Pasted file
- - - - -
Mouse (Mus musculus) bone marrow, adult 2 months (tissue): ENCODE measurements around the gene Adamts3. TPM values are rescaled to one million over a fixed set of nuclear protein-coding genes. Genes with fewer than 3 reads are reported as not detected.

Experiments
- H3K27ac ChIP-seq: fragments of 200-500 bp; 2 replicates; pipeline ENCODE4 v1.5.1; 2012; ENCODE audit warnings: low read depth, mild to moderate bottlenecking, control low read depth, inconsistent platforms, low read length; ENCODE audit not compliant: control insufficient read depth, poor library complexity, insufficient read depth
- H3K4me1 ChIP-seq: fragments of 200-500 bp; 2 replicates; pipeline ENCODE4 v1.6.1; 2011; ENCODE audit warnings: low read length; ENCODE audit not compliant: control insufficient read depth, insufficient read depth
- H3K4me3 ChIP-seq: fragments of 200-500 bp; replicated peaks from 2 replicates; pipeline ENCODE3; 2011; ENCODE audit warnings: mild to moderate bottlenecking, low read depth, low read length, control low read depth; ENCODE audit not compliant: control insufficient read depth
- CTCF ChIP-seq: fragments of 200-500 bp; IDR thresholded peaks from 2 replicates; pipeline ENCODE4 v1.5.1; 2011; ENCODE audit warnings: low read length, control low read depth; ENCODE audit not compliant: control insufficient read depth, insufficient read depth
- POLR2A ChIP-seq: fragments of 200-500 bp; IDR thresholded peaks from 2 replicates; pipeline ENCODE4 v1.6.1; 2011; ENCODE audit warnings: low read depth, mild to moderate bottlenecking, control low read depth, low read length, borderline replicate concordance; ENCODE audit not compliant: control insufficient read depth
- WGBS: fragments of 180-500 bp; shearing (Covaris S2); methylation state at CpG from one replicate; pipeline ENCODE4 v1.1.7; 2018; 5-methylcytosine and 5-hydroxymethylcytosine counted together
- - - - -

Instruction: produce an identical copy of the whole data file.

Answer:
Mouse (Mus musculus) bone marrow, adult 2 months (tissue): ENCODE measurements around the gene Adamts3. TPM values are rescaled to one million over a fixed set of nuclear protein-coding genes. Genes with fewer than 3 reads are reported as not detected.

Experiments
- H3K27ac ChIP-seq: fragments of 200-500 bp; 2 replicates; pipeline ENCODE4 v1.5.1; 2012; ENCODE audit warnings: low read depth, mild to moderate bottlenecking, control low read depth, inconsistent platforms, low read length; ENCODE audit not compliant: control insufficient read depth, poor library complexity, insufficient read depth
- H3K4me1 ChIP-seq: fragments of 200-500 bp; 2 replicates; pipeline ENCODE4 v1.6.1; 2011; ENCODE audit warnings: low read length; ENCODE audit not compliant: control insufficient read depth, insufficient read depth
- H3K4me3 ChIP-seq: fragments of 200-500 bp; replicated peaks from 2 replicates; pipeline ENCODE3; 2011; ENCODE audit warnings: mild to moderate bottlenecking, low read depth, low read length, control low read depth; ENCODE audit not compliant: control insufficient read depth
- CTCF ChIP-seq: fragments of 200-500 bp; IDR thresholded peaks from 2 replicates; pipeline ENCODE4 v1.5.1; 2011; ENCODE audit warnings: low read length, control low read depth; ENCODE audit not compliant: control insufficient read depth, insufficient read depth
- POLR2A ChIP-seq: fragments of 200-500 bp; IDR thresholded peaks from 2 replicates; pipeline ENCODE4 v1.6.1; 2011; ENCODE audit warnings: low read depth, mild to moderate bottlenecking, control low read depth, low read length, borderline replicate concordance; ENCODE audit not compliant: control insufficient read depth
- WGBS: fragments of 180-500 bp; shearing (Covaris S2); methylation state at CpG from one replicate; pipeline ENCODE4 v1.1.7; 2018; 5-methylcytosine and 5-hydroxymethylcytosine counted together